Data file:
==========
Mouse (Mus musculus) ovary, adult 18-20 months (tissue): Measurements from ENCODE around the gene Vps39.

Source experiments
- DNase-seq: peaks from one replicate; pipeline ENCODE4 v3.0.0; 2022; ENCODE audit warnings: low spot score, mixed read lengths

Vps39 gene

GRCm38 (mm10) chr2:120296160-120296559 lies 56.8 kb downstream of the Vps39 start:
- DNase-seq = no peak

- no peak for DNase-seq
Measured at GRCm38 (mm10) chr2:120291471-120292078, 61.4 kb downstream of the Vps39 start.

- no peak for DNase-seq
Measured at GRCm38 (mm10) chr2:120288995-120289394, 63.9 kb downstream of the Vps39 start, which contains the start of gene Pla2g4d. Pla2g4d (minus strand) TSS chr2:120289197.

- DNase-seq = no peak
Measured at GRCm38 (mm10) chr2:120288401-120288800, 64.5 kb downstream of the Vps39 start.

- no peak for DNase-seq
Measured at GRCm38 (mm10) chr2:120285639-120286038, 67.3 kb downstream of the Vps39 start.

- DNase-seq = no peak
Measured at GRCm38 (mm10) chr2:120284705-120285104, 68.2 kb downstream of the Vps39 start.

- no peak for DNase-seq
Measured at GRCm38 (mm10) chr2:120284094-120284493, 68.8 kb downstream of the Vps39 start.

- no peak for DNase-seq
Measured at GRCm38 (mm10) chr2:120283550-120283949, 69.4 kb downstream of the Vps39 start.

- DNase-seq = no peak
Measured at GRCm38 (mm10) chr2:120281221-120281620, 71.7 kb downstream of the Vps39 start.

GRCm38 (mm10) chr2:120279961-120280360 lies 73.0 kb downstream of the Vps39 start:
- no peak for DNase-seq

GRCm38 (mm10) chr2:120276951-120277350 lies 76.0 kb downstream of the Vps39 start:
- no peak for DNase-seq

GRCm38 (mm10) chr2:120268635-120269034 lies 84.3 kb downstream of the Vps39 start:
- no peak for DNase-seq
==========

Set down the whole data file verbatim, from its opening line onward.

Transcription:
Mouse (Mus musculus) ovary, adult 18-20 months (tissue): Measurements from ENCODE around the gene Vps39.

Source experiments
- DNase-seq: peaks from one replicate; pipeline ENCODE4 v3.0.0; 2022; ENCODE audit warnings: low spot score, mixed read lengths

Vps39 gene

GRCm38 (mm10) chr2:120296160-120296559 lies 56.8 kb downstream of the Vps39 start:
- DNase-seq = no peak

- no peak for DNase-seq
Measured at GRCm38 (mm10) chr2:120291471-120292078, 61.4 kb downstream of the Vps39 start.

- no peak for DNase-seq
Measured at GRCm38 (mm10) chr2:120288995-120289394, 63.9 kb downstream of the Vps39 start, which contains the start of gene Pla2g4d. Pla2g4d (minus strand) TSS chr2:120289197.

- DNase-seq = no peak
Measured at GRCm38 (mm10) chr2:120288401-120288800, 64.5 kb downstream of the Vps39 start.

- no peak for DNase-seq
Measured at GRCm38 (mm10) chr2:120285639-120286038, 67.3 kb downstream of the Vps39 start.

- DNase-seq = no peak
Measured at GRCm38 (mm10) chr2:120284705-120285104, 68.2 kb downstream of the Vps39 start.

- no peak for DNase-seq
Measured at GRCm38 (mm10) chr2:120284094-120284493, 68.8 kb downstream of the Vps39 start.

- no peak for DNase-seq
Measured at GRCm38 (mm10) chr2:120283550-120283949, 69.4 kb downstream of the Vps39 start.

- DNase-seq = no peak
Measured at GRCm38 (mm10) chr2:120281221-120281620, 71.7 kb downstream of the Vps39 start.

GRCm38 (mm10) chr2:120279961-120280360 lies 73.0 kb downstream of the Vps39 start:
- no peak for DNase-seq

GRCm38 (mm10) chr2:120276951-120277350 lies 76.0 kb downstream of the Vps39 start:
- no peak for DNase-seq

GRCm38 (mm10) chr2:120268635-120269034 lies 84.3 kb downstream of the Vps39 start:
- no peak for DNase-seq